Amgueddfa Blog: Learning

Hello Bulb Buddies,

Thank you for all the work you have done so far and for sharing your photos! It was extremely hard to choose just five winners. The chosen photos are from schools in Wales who are not participating in the Edina extension projects. If you are participating in the Edina Trust extension projects then your photo has been entered into that competition, and the Edina Trust will announce winners soon.

Here are the winning schools:

Ysgol Carreg Emlyn

Severn Primary School

Shirenewton Primary

St Julians Primary

Ysgol Bro Hyddgen

Your prizes will be posted to you soon. Well done Bulb Buddies.

I’d like to send a big thank you to all the schools that have shared photos with us. It has been lovely to see the work that you have been doing, so please continue to share your photos! I will use these in my Blog Posts over the coming weeks.

Keep up the good work Bulb Buddies!

Professor Plant

We've had a great few days at the museum, being half term we created lots of different art activities for visitrs to try in the 'Who Decides' exhibition. People created monsters and put them on sticks and took photos of their favourite things in the gallery.

Visitors made monsters and photgrpahed them with tehir favourite art

Inspired by the sculpture they made sculptures from pipe cleaners. The Besson ceramics collection let people be creative by making their own designs on plates. The visitors really enjoyed taking part and we had a great time to, talking about the art we've chosen with visitors.

sculptures from pipecleaners

There was a (nice!) mess on the floor afterwards but Mike did a great job clearing up!

A happy mess!

If you took part dont forget to share your photos on social media using #wallichXart

Visitors to the exhibition have left some great messages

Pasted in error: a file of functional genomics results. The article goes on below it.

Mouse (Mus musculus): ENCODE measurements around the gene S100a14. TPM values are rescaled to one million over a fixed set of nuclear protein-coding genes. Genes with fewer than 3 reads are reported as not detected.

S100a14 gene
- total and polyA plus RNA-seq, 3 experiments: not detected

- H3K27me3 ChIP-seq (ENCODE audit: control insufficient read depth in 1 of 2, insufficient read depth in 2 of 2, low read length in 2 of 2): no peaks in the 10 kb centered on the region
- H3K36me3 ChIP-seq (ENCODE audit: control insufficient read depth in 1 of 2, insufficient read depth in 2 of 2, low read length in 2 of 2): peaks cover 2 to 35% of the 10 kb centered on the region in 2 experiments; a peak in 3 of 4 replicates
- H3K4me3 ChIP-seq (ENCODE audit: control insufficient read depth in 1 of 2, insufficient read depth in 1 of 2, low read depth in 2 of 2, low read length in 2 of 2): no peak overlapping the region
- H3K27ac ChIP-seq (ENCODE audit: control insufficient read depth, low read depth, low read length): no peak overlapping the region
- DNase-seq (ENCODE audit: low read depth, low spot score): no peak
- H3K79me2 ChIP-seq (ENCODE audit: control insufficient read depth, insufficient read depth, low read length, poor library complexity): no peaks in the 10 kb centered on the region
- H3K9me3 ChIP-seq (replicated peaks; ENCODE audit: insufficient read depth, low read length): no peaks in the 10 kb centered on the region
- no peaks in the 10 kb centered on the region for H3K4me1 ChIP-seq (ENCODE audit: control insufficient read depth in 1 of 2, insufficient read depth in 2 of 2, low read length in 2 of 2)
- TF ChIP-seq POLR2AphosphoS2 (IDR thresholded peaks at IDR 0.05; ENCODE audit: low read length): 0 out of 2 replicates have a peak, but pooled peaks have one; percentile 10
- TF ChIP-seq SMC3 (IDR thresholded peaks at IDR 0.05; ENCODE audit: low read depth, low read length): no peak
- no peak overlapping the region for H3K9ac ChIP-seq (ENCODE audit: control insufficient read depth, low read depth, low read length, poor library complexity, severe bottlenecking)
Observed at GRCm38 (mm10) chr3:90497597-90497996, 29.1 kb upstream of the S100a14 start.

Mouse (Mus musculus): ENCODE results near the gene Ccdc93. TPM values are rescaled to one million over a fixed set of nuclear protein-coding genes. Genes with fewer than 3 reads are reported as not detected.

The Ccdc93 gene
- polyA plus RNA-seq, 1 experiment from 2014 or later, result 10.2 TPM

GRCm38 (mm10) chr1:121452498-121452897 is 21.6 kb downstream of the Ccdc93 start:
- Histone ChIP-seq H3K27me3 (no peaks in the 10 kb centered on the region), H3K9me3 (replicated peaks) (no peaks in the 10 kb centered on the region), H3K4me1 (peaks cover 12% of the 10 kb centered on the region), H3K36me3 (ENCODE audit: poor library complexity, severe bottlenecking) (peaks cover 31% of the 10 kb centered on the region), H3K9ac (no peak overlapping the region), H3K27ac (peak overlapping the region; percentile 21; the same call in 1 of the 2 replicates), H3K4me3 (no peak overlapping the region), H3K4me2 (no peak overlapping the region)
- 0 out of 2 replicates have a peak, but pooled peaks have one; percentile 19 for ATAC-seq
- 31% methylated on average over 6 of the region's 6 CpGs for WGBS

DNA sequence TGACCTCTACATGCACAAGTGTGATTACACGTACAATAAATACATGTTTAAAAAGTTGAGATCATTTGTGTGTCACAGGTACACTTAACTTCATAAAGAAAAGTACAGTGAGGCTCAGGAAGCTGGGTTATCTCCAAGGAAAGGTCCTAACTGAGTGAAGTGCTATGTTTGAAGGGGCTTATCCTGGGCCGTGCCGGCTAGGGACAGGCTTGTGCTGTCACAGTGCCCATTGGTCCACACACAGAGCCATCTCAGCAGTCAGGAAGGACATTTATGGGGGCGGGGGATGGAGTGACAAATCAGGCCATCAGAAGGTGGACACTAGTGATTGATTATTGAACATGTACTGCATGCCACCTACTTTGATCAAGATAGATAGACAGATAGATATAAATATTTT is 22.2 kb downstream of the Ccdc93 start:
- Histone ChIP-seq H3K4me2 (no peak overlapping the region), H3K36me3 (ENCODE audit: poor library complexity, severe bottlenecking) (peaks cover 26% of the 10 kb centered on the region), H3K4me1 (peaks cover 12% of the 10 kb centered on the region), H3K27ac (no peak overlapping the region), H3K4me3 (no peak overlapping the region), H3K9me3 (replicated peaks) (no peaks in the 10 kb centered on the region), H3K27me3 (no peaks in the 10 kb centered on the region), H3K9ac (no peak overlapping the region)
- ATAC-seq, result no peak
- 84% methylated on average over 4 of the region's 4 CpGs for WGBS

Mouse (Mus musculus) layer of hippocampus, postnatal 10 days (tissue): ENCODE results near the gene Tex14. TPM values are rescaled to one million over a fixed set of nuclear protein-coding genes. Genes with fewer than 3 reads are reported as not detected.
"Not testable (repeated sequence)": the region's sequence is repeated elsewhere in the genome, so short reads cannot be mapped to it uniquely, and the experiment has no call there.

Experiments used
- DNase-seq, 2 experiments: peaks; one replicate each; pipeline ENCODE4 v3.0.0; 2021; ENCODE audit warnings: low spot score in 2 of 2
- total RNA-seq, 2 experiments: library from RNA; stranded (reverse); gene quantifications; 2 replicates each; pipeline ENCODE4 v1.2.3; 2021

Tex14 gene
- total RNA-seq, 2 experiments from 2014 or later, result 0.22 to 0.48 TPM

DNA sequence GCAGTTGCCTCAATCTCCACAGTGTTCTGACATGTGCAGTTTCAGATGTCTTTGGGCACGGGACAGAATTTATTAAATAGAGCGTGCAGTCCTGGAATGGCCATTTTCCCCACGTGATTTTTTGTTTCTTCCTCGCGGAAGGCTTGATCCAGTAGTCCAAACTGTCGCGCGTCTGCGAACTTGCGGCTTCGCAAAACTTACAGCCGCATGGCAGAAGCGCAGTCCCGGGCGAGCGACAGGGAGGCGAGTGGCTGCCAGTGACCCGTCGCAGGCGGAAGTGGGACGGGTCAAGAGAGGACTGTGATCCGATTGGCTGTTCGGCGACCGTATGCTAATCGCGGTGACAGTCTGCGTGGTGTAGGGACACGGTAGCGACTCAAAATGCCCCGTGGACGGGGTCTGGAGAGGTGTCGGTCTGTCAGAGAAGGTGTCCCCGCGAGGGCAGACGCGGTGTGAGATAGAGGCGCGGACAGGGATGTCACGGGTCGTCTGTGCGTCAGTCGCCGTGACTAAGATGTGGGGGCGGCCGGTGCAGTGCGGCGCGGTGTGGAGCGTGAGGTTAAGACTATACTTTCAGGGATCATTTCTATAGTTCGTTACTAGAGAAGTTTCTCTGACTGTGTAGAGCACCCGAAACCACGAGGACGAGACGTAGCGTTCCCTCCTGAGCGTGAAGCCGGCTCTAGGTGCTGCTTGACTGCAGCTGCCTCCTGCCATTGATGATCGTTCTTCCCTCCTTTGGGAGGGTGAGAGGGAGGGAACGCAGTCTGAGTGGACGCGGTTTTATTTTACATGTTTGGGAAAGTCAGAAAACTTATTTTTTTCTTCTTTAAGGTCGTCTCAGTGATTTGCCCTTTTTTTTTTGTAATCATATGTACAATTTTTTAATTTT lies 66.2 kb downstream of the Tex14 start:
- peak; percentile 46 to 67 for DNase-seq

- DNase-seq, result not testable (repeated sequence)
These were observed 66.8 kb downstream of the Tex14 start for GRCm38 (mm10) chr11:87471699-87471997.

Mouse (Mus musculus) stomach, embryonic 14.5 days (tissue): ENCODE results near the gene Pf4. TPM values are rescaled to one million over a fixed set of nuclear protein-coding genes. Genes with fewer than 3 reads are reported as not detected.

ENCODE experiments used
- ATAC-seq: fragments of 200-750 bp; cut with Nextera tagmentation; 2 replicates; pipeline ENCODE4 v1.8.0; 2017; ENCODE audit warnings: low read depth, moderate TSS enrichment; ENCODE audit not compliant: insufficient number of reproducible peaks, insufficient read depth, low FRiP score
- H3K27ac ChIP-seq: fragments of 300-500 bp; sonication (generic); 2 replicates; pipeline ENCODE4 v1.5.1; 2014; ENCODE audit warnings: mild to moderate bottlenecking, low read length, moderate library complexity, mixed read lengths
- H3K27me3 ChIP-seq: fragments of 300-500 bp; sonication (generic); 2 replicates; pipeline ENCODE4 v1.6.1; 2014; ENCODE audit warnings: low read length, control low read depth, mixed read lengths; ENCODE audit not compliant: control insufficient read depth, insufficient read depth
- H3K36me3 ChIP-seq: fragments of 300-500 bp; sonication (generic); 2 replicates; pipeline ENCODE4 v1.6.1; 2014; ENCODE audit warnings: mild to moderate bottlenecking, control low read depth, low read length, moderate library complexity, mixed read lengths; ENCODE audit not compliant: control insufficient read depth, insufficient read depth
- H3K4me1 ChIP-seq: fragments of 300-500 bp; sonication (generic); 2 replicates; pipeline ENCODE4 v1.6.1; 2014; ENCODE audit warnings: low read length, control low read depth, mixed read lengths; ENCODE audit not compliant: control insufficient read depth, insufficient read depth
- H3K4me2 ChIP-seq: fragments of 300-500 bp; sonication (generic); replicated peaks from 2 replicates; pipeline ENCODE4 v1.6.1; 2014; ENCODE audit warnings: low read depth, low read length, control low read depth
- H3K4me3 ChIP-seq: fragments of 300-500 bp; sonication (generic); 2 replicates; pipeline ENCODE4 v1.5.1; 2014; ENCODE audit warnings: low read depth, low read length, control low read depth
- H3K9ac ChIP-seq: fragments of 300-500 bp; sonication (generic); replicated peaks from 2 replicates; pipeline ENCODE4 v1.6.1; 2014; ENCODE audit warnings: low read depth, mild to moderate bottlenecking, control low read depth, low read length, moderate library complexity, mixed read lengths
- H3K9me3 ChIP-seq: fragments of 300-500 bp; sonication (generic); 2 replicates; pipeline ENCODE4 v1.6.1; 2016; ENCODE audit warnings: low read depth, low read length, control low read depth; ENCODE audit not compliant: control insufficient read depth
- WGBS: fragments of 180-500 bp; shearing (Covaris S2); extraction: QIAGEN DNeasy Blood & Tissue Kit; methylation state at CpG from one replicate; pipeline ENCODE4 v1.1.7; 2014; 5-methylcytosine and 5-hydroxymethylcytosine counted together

There will be lots more events and activities happening in the gallery over the coming months. Check our events web page for more information.

Hi Bulb Buddies!

I hope you all enjoyed your half term holidays!

I want to say a big thank you for all your hard work on planting day. You helped to plant 17,360 bulbs across the country! And from the photos I’ve seen, it looks like you all had a great time doing it!

Weather records should be kept from 6th November. Please make sure that your thermometer and rain gauge are in a suitable place next to your bulbs so that you can begin taking your daily weather readings!

It’s a good idea to practise taking readings beforehand. You can do this by adding water to the rain gauge, noting the measurement and then checking that everyone has taken the same reading!

There is a resource on the website to help you prepare for taking weather records. I’ve attached this here in case you haven’t already seen it! This resource helps you to answer important questions, such as ‘why rain fall and temperature readings are important to our investigation into the effects of climate on the flowering dates of spring bulbs’!

Use your Weather Chart to log the rain fall and temperature every day that you are in school. At the end of each week, log into the Spring Bulbs website to add your weekly readings. You can also leave comments or ask questions for me to answer in my next Blog!